Control and Paradox

Paradox of origin is something that I have been bumping into lately. Think of this paradox as the question of which came first, the chicken or the egg. I’ve been watching it on Netflix, through a show called Dark which assumes paradox in it’s premise, and it could be that it applies well in lessons I have been learning around meditation.

As I mentioned the other day, giving up control allows for freedom. I was questioning why I was meditating earlier today, since in truth, pretty much action that we take is due to trying to control some aspect of our lives. Put another way, I was questioning if though my new meditation practice, I am trying to control something, which is yet another restriction of the freedom that I am trying to find through giving up control.

What immediately came to mind is that there is a difference in trying to control outcomes versus controlling experiences. Meaning that am I meditating to achieve a certain outcome (which may or may not happen), or am I just meditating for the experience of mediation. I assumed that the outcome line of reasoning is one of control, whereas the experience is about how I am choosing to exist in the moment and thus not really about control.

However, if I am honest, why am I choosing meditation over taking a walk? What made “me” decide between the two options if not some exertion of control, of how I choose to have one outcome over another, and thus lack of freedom? My truth detector says that even when I peer more carefully at the continuum of outcome to experiences, I can’t find a differentiation. It seems to me that any action I choose is in some way control.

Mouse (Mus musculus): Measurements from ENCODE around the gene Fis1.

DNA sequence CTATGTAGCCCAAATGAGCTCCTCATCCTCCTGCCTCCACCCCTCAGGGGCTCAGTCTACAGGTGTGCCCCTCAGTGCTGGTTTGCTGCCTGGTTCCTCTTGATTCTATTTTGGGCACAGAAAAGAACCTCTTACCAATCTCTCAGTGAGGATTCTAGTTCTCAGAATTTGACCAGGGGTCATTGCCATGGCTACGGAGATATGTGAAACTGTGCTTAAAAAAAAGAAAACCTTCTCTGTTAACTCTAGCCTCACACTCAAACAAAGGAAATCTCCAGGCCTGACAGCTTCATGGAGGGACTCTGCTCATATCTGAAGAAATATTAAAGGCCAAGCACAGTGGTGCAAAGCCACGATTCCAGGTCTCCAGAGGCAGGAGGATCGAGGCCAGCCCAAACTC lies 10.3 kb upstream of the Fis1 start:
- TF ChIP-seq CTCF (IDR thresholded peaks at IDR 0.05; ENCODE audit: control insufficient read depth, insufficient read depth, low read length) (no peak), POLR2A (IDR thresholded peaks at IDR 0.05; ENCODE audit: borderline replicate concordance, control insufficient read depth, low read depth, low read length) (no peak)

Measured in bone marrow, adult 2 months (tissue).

However, it could be that there is room for origin paradox (assuming that there is such a thing) to help explain how this might work. That through some aspect of control, we can give up control, and that through some aspect of control we are able to give up control. Both chicken and egg exist all at once, and bring each other into existence.

And thinking about this, it might just make sense. For without control, there could be no lack of control, thus they both have to exist simultaneously, and paradoxically perhaps in their existence with each other they both cancel each other out, and seize to exist.